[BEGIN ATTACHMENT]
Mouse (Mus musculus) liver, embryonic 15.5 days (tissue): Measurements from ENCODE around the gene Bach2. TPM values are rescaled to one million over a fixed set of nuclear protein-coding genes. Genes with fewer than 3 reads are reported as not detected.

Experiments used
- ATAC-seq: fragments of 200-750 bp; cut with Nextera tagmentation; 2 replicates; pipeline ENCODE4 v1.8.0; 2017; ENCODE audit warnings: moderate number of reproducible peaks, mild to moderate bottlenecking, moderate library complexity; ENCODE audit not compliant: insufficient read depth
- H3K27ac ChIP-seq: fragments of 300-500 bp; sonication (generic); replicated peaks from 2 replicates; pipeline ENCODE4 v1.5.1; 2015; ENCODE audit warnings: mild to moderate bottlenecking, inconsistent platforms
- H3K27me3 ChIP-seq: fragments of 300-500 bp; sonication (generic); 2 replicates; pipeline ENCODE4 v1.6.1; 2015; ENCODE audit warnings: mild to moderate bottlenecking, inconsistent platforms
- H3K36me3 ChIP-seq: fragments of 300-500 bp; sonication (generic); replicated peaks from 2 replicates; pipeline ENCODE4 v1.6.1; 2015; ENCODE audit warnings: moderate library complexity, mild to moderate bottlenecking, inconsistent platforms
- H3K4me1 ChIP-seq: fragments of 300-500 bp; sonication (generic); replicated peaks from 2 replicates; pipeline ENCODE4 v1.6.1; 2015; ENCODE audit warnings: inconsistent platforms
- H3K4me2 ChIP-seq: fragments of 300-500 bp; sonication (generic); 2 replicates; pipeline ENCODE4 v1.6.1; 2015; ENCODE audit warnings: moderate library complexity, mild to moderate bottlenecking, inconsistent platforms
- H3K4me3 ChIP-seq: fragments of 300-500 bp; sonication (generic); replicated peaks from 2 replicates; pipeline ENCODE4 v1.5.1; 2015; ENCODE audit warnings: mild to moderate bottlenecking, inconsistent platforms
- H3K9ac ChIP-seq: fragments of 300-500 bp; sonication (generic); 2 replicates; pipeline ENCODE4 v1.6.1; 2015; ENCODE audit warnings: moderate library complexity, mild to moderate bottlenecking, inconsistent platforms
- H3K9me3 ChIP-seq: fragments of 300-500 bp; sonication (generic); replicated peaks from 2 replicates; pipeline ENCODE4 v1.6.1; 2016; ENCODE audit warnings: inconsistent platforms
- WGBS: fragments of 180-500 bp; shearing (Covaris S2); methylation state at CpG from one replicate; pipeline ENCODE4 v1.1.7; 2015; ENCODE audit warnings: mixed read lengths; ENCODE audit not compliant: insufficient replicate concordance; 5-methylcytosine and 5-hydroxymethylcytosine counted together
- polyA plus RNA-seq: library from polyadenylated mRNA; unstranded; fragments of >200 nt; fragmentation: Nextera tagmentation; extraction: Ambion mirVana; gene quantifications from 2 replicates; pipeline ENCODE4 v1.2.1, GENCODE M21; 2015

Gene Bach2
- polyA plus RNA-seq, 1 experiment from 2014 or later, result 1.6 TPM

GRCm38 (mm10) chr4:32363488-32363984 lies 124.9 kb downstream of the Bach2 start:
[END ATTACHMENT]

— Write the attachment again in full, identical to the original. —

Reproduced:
Mouse (Mus musculus) liver, embryonic 15.5 days (tissue): Measurements from ENCODE around the gene Bach2. TPM values are rescaled to one million over a fixed set of nuclear protein-coding genes. Genes with fewer than 3 reads are reported as not detected.

Experiments used
- ATAC-seq: fragments of 200-750 bp; cut with Nextera tagmentation; 2 replicates; pipeline ENCODE4 v1.8.0; 2017; ENCODE audit warnings: moderate number of reproducible peaks, mild to moderate bottlenecking, moderate library complexity; ENCODE audit not compliant: insufficient read depth
- H3K27ac ChIP-seq: fragments of 300-500 bp; sonication (generic); replicated peaks from 2 replicates; pipeline ENCODE4 v1.5.1; 2015; ENCODE audit warnings: mild to moderate bottlenecking, inconsistent platforms
- H3K27me3 ChIP-seq: fragments of 300-500 bp; sonication (generic); 2 replicates; pipeline ENCODE4 v1.6.1; 2015; ENCODE audit warnings: mild to moderate bottlenecking, inconsistent platforms
- H3K36me3 ChIP-seq: fragments of 300-500 bp; sonication (generic); replicated peaks from 2 replicates; pipeline ENCODE4 v1.6.1; 2015; ENCODE audit warnings: moderate library complexity, mild to moderate bottlenecking, inconsistent platforms
- H3K4me1 ChIP-seq: fragments of 300-500 bp; sonication (generic); replicated peaks from 2 replicates; pipeline ENCODE4 v1.6.1; 2015; ENCODE audit warnings: inconsistent platforms
- H3K4me2 ChIP-seq: fragments of 300-500 bp; sonication (generic); 2 replicates; pipeline ENCODE4 v1.6.1; 2015; ENCODE audit warnings: moderate library complexity, mild to moderate bottlenecking, inconsistent platforms
- H3K4me3 ChIP-seq: fragments of 300-500 bp; sonication (generic); replicated peaks from 2 replicates; pipeline ENCODE4 v1.5.1; 2015; ENCODE audit warnings: mild to moderate bottlenecking, inconsistent platforms
- H3K9ac ChIP-seq: fragments of 300-500 bp; sonication (generic); 2 replicates; pipeline ENCODE4 v1.6.1; 2015; ENCODE audit warnings: moderate library complexity, mild to moderate bottlenecking, inconsistent platforms
- H3K9me3 ChIP-seq: fragments of 300-500 bp; sonication (generic); replicated peaks from 2 replicates; pipeline ENCODE4 v1.6.1; 2016; ENCODE audit warnings: inconsistent platforms
- WGBS: fragments of 180-500 bp; shearing (Covaris S2); methylation state at CpG from one replicate; pipeline ENCODE4 v1.1.7; 2015; ENCODE audit warnings: mixed read lengths; ENCODE audit not compliant: insufficient replicate concordance; 5-methylcytosine and 5-hydroxymethylcytosine counted together
- polyA plus RNA-seq: library from polyadenylated mRNA; unstranded; fragments of >200 nt; fragmentation: Nextera tagmentation; extraction: Ambion mirVana; gene quantifications from 2 replicates; pipeline ENCODE4 v1.2.1, GENCODE M21; 2015

Gene Bach2
- polyA plus RNA-seq, 1 experiment from 2014 or later, result 1.6 TPM

GRCm38 (mm10) chr4:32363488-32363984 lies 124.9 kb downstream of the Bach2 start: